Looking to the future, what is the theoretical individual maximum of well-being/happiness/pleasure? Pleasure scientists don't know. It is presumably hard for organic nervous systems to sustain successive "warm" quantum coherent states beyond a given size and fleeting duration before thermally-induced decoherence sets in, ruling out a phenomenology of Jupiter-sized pleasure centres. But in our current state of ignorance, quantum mechanical accounts of upper bounds to the unity of consciousness are unavoidably speculative. Bolder conjectures on the theoretical maximum of pleasure/value in the cosmos won't be pursued here.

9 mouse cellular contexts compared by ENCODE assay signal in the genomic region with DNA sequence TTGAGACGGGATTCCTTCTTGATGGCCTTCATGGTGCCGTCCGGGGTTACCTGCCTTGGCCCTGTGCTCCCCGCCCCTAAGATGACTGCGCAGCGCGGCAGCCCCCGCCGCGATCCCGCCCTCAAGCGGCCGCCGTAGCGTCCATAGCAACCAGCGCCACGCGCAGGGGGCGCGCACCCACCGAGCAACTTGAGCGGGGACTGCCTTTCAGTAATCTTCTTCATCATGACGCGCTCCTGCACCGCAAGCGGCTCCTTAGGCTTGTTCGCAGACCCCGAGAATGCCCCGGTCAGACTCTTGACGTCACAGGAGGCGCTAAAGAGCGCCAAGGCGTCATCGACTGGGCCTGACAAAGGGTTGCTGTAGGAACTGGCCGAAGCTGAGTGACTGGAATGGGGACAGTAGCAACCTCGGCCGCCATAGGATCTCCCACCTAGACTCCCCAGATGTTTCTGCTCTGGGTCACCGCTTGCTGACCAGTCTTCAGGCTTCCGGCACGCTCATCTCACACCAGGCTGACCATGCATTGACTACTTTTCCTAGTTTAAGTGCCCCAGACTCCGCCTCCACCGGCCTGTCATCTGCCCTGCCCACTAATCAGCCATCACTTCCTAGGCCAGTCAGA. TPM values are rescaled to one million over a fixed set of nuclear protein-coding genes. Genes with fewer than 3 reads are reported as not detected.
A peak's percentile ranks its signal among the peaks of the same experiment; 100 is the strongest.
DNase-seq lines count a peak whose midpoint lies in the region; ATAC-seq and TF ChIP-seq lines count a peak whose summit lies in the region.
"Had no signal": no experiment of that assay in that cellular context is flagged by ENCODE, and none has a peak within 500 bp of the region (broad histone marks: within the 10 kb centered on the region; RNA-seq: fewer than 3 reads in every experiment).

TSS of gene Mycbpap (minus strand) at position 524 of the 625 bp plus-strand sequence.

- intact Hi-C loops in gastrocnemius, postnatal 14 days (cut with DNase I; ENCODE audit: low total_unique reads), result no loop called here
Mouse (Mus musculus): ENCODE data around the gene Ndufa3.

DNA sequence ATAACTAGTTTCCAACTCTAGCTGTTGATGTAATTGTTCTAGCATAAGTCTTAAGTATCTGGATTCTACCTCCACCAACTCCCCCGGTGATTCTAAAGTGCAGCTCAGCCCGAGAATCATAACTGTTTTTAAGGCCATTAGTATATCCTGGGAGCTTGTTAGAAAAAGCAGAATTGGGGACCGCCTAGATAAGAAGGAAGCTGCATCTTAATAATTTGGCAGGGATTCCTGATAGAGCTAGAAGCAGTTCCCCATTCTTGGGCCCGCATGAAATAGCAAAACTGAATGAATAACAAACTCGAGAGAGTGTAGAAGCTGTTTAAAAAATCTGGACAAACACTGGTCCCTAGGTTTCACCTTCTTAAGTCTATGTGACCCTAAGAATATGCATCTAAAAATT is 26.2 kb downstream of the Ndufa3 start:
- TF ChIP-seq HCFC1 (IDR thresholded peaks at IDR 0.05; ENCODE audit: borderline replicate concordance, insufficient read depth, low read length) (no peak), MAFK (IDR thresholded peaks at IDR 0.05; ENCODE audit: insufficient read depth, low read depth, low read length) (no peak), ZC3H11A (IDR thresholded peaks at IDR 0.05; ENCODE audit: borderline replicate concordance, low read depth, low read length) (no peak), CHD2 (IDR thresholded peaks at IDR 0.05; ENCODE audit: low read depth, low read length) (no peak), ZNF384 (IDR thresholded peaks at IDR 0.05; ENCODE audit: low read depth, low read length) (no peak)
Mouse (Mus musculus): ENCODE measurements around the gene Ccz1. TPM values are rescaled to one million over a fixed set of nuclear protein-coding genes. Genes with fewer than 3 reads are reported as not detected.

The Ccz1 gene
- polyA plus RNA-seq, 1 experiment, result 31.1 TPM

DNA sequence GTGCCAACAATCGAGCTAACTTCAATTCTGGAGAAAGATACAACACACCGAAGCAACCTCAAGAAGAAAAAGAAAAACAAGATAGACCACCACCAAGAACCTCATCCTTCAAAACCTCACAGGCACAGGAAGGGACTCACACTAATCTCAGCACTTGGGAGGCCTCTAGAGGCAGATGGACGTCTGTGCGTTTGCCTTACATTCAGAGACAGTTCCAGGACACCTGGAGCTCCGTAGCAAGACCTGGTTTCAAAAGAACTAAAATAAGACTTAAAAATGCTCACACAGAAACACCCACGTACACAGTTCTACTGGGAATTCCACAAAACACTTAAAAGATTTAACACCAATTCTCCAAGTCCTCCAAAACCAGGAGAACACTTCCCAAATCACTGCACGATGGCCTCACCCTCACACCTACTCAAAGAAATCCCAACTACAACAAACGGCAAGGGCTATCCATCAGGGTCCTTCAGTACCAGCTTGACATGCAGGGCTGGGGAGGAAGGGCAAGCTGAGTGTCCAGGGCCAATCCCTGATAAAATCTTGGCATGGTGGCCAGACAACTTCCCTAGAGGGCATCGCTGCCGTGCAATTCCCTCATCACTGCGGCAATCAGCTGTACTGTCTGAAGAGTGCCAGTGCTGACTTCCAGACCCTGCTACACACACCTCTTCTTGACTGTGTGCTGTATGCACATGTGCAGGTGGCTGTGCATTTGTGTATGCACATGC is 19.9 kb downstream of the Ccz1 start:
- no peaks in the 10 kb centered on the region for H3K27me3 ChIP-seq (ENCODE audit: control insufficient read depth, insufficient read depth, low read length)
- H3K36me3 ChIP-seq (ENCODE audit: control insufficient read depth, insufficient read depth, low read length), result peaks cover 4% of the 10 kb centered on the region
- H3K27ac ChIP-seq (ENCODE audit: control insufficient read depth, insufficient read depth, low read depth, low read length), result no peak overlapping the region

By contrast, negative utilitarianism doesn't enjoin a never-ending amplification of our reward circuitry. In practice, most negative utilitarians would probably find such discussions morally frivolous. Here at least NU is closer to common sense - and perhaps the ethics and metaphysics of the Stone Age. However, there is a sense in which any satisfaction on the part of the negative utilitarian who envisages completion of the abolitionist project is misplaced. Strictly, the notion that suffering can be abolished rests on a pre-scientific conception of time. On the "block universe" scenario of modern physics, the horrors of the world perpetually occupy the spatiotemporal coordinates they do. All here-and-nows [tenselessly] exist and are equally real. The suffering characteristic of primordial life on Earth is not going to disappear from space-time. The intrinsic negative value of such suffering is ineradicable. Suffering - perhaps extreme agony beyond our comprehension - may also be located inaccessibly in other lifeforms elsewhere in the Multiverse. Worse, if eternal chaotic inflation scenarios of cosmology are correct, then the exponential increase of googols of "pocket universes" must spawn the exponential growth of suffering too - and possibly all manner of evils that humans haven't even conceptualised. Optimists may cherish Michael Faraday's dictum, "Nothing is too wonderful to be true, if it be consistent with the laws of nature"; but conversely, nothing is too terrible to be true if it is consistent with the laws of nature either. So the negative utilitarian may still believe that it would have been better if nothing existed at all. Less bleakly, in the vast expanse of space-time we informally call "the future", it is quite possible that beyond the 22nd Century, say, no suffering whatsoever exists in our little island universe, or if it does, then it exists only in a vanishingly low-density region of the universal wave function. [for a more pessimistic analysis, see Suffering in the Multiverse.]